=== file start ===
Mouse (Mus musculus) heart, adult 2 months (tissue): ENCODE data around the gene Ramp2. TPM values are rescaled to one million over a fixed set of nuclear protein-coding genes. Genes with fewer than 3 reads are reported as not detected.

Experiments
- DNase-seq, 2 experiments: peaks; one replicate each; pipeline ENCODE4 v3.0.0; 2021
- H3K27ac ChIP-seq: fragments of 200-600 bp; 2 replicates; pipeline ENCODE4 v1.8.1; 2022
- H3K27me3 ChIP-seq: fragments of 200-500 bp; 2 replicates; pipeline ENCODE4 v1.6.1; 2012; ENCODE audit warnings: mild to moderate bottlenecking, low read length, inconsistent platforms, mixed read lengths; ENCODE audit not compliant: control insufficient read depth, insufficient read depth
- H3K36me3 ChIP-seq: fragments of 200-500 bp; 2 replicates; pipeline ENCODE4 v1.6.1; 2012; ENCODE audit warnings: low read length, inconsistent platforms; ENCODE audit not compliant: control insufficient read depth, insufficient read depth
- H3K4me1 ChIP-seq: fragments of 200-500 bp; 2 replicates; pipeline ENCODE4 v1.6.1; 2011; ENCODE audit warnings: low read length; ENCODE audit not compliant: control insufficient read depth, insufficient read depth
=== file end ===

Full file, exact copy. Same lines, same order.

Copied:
Mouse (Mus musculus) heart, adult 2 months (tissue): ENCODE data around the gene Ramp2. TPM values are rescaled to one million over a fixed set of nuclear protein-coding genes. Genes with fewer than 3 reads are reported as not detected.

Experiments
- DNase-seq, 2 experiments: peaks; one replicate each; pipeline ENCODE4 v3.0.0; 2021
- H3K27ac ChIP-seq: fragments of 200-600 bp; 2 replicates; pipeline ENCODE4 v1.8.1; 2022
- H3K27me3 ChIP-seq: fragments of 200-500 bp; 2 replicates; pipeline ENCODE4 v1.6.1; 2012; ENCODE audit warnings: mild to moderate bottlenecking, low read length, inconsistent platforms, mixed read lengths; ENCODE audit not compliant: control insufficient read depth, insufficient read depth
- H3K36me3 ChIP-seq: fragments of 200-500 bp; 2 replicates; pipeline ENCODE4 v1.6.1; 2012; ENCODE audit warnings: low read length, inconsistent platforms; ENCODE audit not compliant: control insufficient read depth, insufficient read depth
- H3K4me1 ChIP-seq: fragments of 200-500 bp; 2 replicates; pipeline ENCODE4 v1.6.1; 2011; ENCODE audit warnings: low read length; ENCODE audit not compliant: control insufficient read depth, insufficient read depth